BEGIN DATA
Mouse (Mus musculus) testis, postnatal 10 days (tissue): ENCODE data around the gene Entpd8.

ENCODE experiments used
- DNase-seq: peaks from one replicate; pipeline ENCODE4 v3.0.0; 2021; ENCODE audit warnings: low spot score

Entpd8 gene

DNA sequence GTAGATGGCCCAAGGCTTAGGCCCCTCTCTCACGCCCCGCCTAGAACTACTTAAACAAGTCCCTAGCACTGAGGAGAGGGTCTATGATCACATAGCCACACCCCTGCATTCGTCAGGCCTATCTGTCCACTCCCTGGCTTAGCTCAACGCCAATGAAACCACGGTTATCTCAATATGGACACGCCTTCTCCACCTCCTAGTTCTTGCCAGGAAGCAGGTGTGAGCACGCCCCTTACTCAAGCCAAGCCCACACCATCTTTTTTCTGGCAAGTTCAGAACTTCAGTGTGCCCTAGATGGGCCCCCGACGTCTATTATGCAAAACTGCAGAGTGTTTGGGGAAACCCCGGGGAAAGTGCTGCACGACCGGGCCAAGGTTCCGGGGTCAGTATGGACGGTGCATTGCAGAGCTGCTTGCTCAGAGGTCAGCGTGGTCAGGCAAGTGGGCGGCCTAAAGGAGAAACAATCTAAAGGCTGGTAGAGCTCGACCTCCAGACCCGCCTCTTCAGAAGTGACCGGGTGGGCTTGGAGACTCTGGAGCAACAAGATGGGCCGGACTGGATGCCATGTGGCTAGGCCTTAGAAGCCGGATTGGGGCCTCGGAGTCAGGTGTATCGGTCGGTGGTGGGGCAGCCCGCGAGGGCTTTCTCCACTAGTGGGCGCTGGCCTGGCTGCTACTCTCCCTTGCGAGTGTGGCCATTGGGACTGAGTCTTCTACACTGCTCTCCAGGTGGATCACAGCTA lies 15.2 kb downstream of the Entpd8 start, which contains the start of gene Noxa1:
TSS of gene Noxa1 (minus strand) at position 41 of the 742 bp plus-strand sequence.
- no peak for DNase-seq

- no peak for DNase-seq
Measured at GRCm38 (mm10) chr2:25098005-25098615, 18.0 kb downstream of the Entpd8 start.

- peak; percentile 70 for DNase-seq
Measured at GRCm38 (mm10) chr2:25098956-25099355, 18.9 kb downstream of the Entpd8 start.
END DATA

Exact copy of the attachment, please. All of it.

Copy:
Mouse (Mus musculus) testis, postnatal 10 days (tissue): ENCODE data around the gene Entpd8.

ENCODE experiments used
- DNase-seq: peaks from one replicate; pipeline ENCODE4 v3.0.0; 2021; ENCODE audit warnings: low spot score

Entpd8 gene

DNA sequence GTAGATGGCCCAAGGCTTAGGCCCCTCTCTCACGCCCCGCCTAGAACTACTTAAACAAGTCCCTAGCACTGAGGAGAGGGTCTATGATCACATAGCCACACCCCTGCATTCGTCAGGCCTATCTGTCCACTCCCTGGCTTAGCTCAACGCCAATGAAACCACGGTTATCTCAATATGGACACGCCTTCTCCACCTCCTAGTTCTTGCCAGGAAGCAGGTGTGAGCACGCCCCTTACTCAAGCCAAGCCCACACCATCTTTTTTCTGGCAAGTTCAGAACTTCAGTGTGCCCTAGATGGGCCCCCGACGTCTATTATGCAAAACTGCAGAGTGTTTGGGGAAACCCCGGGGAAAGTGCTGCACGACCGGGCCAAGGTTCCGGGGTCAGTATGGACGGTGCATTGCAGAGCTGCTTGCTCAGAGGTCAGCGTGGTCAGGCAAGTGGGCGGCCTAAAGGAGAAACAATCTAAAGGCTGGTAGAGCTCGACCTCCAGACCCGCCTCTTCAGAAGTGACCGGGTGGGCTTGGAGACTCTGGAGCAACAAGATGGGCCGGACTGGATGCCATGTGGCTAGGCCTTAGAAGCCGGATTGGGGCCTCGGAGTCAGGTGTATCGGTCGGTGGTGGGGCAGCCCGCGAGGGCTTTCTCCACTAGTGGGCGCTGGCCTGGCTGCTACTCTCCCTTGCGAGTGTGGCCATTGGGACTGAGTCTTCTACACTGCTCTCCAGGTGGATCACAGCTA lies 15.2 kb downstream of the Entpd8 start, which contains the start of gene Noxa1:
TSS of gene Noxa1 (minus strand) at position 41 of the 742 bp plus-strand sequence.
- no peak for DNase-seq

- no peak for DNase-seq
Measured at GRCm38 (mm10) chr2:25098005-25098615, 18.0 kb downstream of the Entpd8 start.

- peak; percentile 70 for DNase-seq
Measured at GRCm38 (mm10) chr2:25098956-25099355, 18.9 kb downstream of the Entpd8 start.